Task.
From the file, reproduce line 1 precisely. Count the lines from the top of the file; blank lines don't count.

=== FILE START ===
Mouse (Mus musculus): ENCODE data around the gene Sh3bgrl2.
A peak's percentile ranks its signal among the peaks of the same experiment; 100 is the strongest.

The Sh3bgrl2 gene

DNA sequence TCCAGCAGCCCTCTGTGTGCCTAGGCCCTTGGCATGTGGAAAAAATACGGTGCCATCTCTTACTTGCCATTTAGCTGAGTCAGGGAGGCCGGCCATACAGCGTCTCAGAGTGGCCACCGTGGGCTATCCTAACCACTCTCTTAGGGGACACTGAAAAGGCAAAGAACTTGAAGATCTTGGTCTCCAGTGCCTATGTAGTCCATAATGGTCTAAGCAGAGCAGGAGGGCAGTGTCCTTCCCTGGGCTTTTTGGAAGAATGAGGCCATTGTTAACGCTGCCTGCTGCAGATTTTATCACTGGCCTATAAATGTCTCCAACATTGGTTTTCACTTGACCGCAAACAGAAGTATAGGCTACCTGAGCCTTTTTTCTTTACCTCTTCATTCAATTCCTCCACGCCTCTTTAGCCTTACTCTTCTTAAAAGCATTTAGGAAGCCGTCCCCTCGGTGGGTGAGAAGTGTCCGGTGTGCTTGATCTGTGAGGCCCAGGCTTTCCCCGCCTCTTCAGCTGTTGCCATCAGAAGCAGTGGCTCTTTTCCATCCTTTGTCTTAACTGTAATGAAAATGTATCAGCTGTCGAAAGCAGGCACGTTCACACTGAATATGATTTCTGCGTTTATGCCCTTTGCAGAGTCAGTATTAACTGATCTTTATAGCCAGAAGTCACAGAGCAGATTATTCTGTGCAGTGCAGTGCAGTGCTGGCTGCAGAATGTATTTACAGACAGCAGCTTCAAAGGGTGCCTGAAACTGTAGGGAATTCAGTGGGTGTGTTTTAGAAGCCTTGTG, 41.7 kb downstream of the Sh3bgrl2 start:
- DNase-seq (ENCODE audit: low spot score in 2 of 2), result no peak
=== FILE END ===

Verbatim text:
Mouse (Mus musculus): ENCODE data around the gene Sh3bgrl2.